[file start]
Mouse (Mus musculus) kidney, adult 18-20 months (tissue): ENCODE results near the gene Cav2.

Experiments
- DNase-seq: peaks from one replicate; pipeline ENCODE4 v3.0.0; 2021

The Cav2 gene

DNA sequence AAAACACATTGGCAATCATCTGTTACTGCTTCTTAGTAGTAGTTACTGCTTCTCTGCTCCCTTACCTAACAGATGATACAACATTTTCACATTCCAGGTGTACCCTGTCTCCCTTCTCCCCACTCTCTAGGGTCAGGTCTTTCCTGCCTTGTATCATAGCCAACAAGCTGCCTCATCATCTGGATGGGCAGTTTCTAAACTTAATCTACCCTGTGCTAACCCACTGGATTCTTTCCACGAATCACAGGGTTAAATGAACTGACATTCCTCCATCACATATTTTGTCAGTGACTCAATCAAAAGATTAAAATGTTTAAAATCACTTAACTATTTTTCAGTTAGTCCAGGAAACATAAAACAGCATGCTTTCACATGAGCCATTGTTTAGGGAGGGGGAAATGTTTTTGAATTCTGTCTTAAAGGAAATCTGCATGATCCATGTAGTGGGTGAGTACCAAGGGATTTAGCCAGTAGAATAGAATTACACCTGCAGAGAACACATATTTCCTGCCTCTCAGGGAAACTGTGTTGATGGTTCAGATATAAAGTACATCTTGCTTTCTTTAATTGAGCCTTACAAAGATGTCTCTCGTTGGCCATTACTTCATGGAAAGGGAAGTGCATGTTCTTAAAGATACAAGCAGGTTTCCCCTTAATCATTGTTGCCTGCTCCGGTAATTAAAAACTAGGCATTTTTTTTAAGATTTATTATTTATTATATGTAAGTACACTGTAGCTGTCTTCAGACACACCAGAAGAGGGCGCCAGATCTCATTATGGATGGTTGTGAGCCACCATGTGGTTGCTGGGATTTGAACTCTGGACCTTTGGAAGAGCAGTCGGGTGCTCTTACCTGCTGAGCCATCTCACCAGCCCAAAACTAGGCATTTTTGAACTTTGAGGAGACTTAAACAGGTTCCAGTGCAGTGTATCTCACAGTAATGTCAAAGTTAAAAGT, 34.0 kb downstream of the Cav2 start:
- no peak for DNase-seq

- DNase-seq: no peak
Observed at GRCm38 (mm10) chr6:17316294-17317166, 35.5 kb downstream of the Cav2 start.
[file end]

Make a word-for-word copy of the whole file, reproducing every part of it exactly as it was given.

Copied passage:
Mouse (Mus musculus) kidney, adult 18-20 months (tissue): ENCODE results near the gene Cav2.

Experiments
- DNase-seq: peaks from one replicate; pipeline ENCODE4 v3.0.0; 2021

The Cav2 gene

DNA sequence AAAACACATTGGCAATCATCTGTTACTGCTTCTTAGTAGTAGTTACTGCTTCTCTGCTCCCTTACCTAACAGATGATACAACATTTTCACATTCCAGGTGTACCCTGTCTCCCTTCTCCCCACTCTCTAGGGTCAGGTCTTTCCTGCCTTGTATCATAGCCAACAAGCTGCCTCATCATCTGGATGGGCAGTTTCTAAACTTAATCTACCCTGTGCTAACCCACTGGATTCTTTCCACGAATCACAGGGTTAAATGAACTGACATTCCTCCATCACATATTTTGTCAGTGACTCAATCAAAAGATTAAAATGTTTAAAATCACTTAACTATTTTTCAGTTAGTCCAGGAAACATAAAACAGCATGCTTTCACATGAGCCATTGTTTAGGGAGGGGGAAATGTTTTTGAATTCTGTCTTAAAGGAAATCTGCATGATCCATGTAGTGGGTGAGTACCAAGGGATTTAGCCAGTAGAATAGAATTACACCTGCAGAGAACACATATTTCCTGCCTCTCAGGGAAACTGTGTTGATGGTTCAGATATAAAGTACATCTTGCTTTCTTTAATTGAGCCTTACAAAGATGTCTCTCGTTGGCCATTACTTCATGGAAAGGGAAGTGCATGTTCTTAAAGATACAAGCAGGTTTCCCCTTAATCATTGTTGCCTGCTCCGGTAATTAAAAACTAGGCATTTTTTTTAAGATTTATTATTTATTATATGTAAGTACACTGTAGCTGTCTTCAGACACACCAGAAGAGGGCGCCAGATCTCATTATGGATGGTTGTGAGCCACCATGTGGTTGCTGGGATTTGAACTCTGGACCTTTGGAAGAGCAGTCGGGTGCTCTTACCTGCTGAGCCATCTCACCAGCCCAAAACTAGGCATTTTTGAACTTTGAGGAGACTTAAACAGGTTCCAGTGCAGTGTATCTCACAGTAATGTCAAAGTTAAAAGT, 34.0 kb downstream of the Cav2 start:
- no peak for DNase-seq

- DNase-seq: no peak
Observed at GRCm38 (mm10) chr6:17316294-17317166, 35.5 kb downstream of the Cav2 start.